Remembrance Day

So, as I post this it is already Remembrance Day, Remembrance Sunday in Britain …

In the morning I will, as I usually do, walk to the cenotaph, in my case the National War Memorial here in Ottawa. I will leave my home and walk North to Wellington Street, as I do I will pass under the ‘arch’ (it’s a bridge actually) that connects the East and West Memorial Buildings, built just after World War II, on the arch there is engraved a verse from Ecclesiasticus, Chapter 44 ~ that’s the chapter that begins “Let us now praise famous men” …


… the verse, the 7th, on the arch says “All these were honoured in their generations, and were the glory of their times.” But a later verse, the 9th, which says “And some there be, which have no memorial; who are perished, as though they had never been; and are become as though they had never been born; and their children after them” reminds me that not all those who died were “famous men.” And that verse will be on my mind as I walk along Wellington Street where, just about across from the Supreme Court I will pass Saint Andrew’s Church where there is a statue called Whatsoever


… which recalls Matthew, Chapter 25, verse 40 which some translate as “Whatsoever you do to the least of my brothers, that you do unto me” and I will think that “all those” who “were the glory of their time” were, by and large, “the least among us” they were those “with no memorial … who are perished as though they had never been.” It reminds me of the lines that Shakespeare gave to the Herald in Act IV, Scene 8 of Henry V, when they enumerate the English dead:”Edward the Duke of York, the Earl of Suffolk, Sir Richard Ketly, Davy Gam, esquire; None else of name; and of all other men But five and twenty” … none else of name was how “the least of my brothers” were often considered. Most of the 110,000 men and women who dies in Canada’s service were people like that.

I will pass Parliament Hill and soon I will be at the War Memorial … there will be a big 16bcrowd and I will have to wind my way through to the South end. I may be a bit later than most because I have no interest in the speeches and prayers, I find them all a waste of my time and, even, rather vaguely, a bit inappropriate. I will not be noticed, I will have a coat on over my medals ~ many wear their medals on their overcoats so that people will know they are veterans. I will not belabour the point, but Remembrance Day is NOT about veterans. Anyway I will get there after the chatter and just before the Act of Remembrance ~ “They shall grow not old, as we that are left grow old: Age shall not weary them, nor the years condemn. At the going down of the sun and in the morning we will remember them” ~ I will stand to attention for the Last Post, the two minutes of silence, the Lament and the armymess-main-floor-panel-roomRouse and I will wait until the Silver Cross Mother has gone to lay her wreath. Then I will, fairly quickly, make my way to the Officers’ Mess where I will join my “family” … my son, an officer in the Royal Canadian Navy, and the men and women like me who served and who now remember, and men and women who stills serve and who also remember dead friends. We will all be wearing our medals and regimental ties and blazers with shiny crests … we are nothing if not obedient to custom and tradition, but it’s OK because we will all understand that we don’t really matter, not on Remembrance Day. We’ll have a drink or two, someone will, likely, say something about “absent friends.” Then I’ll make my way over to the Wardroom (the Navy officers’ mess) with my son and he and I will raise a glass to his grandfather who was killed in action at sea when I was less than a year old.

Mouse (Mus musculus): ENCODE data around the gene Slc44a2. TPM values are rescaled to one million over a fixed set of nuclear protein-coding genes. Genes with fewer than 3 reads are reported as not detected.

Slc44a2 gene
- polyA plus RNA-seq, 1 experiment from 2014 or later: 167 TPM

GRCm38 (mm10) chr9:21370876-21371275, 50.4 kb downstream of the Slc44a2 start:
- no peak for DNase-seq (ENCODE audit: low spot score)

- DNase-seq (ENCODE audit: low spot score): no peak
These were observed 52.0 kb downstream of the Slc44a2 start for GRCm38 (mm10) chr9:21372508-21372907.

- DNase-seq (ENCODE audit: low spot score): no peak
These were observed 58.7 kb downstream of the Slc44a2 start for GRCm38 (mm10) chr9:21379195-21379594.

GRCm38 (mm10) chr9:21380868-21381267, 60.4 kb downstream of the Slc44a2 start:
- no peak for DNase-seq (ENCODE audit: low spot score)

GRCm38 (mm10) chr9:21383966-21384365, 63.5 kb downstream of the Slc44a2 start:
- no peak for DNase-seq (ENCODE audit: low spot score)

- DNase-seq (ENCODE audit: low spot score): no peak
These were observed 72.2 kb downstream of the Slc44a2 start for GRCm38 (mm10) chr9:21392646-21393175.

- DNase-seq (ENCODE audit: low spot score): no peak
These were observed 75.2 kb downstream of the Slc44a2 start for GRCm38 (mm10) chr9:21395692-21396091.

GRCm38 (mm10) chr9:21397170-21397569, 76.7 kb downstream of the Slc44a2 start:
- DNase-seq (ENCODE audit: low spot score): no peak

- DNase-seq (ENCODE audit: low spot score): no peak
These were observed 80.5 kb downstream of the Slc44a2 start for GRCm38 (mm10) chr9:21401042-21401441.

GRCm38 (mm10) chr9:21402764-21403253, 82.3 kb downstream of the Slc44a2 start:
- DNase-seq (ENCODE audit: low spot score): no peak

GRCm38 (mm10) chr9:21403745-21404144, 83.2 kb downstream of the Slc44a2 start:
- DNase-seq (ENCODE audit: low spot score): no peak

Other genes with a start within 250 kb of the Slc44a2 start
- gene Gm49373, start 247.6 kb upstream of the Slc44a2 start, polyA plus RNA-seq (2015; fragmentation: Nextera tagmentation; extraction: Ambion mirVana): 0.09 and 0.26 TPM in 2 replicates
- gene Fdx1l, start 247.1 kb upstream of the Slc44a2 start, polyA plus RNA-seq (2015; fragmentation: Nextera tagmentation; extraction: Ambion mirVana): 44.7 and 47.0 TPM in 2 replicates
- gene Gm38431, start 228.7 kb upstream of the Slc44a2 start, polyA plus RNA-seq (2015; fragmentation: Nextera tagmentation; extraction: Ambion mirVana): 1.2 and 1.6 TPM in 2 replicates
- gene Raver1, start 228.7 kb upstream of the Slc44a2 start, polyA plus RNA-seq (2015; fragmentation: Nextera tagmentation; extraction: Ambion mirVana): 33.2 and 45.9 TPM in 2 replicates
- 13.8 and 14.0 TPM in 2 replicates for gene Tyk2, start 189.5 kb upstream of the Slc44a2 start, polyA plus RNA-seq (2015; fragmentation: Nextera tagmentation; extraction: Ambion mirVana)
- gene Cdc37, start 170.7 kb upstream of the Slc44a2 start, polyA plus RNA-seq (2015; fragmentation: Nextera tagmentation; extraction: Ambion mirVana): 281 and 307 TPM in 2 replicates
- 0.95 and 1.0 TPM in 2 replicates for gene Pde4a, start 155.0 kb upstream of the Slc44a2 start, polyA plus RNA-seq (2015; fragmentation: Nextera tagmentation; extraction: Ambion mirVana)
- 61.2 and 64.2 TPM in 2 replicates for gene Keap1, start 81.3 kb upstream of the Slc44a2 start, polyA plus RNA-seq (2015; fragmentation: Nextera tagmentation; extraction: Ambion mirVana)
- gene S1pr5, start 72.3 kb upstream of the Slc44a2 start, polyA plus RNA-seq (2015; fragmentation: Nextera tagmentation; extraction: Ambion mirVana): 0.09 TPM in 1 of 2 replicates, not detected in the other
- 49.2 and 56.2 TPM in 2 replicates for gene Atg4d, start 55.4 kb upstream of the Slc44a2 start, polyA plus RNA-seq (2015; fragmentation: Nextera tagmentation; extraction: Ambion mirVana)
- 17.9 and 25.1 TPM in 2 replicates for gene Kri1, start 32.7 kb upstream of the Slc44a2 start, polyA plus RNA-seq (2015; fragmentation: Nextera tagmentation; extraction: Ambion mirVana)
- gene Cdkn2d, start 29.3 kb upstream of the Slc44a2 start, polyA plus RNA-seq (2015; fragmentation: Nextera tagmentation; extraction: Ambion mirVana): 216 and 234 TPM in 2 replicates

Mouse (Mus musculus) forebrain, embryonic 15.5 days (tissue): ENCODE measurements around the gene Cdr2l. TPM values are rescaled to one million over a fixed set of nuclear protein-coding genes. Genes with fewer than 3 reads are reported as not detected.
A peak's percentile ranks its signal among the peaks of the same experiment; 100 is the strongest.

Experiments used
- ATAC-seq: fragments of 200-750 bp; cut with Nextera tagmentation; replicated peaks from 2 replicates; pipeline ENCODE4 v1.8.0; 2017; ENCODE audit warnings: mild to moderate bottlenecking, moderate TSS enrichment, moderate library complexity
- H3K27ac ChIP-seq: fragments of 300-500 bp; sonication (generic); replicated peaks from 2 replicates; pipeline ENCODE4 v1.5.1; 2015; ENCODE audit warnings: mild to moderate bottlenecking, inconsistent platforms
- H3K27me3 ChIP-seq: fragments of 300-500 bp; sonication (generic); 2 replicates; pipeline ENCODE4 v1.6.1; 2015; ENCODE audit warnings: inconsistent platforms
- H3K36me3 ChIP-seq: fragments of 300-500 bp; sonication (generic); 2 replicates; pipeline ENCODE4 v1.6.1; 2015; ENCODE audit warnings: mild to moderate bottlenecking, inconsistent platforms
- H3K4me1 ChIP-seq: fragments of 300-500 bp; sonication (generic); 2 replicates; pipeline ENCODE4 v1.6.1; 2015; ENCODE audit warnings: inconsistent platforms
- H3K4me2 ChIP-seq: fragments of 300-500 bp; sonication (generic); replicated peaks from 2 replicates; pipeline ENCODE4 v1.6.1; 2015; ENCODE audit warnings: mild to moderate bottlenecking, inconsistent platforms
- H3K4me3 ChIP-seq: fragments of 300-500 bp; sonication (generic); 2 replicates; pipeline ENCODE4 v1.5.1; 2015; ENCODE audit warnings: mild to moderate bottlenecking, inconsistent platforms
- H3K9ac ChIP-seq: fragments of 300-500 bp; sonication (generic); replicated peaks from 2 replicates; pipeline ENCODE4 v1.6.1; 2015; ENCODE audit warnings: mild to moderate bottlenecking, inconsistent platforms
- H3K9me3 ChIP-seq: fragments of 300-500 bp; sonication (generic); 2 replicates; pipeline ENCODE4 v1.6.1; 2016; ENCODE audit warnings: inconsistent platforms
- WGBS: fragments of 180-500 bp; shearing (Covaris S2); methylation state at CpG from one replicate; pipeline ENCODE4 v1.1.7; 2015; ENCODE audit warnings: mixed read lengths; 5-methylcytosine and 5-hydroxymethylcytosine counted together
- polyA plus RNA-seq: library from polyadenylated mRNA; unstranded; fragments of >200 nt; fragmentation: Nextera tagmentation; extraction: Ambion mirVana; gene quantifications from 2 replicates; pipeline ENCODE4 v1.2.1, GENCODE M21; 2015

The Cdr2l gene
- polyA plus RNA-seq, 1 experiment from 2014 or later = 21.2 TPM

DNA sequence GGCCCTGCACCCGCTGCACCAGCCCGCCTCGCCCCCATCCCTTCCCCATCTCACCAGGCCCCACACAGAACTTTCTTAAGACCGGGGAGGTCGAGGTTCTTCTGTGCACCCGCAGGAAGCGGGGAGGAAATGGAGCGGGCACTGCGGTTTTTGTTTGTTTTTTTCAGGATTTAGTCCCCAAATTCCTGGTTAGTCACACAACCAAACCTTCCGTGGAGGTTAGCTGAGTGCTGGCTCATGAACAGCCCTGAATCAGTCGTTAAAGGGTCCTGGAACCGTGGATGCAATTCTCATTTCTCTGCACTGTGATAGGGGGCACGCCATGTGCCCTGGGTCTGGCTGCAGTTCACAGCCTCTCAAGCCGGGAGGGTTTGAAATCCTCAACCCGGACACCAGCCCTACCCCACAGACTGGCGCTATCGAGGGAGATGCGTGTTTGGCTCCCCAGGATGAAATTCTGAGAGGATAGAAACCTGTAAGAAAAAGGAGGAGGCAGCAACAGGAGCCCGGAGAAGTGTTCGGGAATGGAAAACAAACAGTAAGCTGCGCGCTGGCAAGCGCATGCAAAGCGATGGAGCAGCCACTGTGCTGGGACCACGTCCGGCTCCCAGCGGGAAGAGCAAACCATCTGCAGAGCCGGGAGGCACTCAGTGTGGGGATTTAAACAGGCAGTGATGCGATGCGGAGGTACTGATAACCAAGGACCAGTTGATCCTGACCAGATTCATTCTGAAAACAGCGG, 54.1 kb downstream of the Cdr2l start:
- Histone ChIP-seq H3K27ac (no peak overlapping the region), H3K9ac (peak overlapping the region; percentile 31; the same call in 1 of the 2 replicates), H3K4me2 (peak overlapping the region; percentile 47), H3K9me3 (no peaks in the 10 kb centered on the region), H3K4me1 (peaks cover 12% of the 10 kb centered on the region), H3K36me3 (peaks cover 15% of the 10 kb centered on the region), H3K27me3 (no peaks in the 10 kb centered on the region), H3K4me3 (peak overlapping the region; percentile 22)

The crowds may, I expect, be a bit smaller than in recent years, despite it being the centenary of 11 November 1918, because it’s a Sunday and it’s a long weekend for the civil service … but for myself, I have something and someone to remember:


4 thoughts on “Remembrance Day

  1. But you are lucky, you can still do that The best I can swing is to watch the Ottawa celebrations and stop and think about those who are gone, young men, of course I’m young to, it’s just my husk that is old and crumbling, so make use of your place in life, soon enough the cliff edge will appear.

  2. I just arrived home from our local Remembrance Day ceremonies. As in years past a very large turnout. Not that unusual for a small town on the prairies. The people in attendance spanned all age groups from children to seniors. As I scanned the faces in the crowd, to gauge people’s reaction to the ceremonies, I could not help but notice that as Canadians “We Do Remember”.

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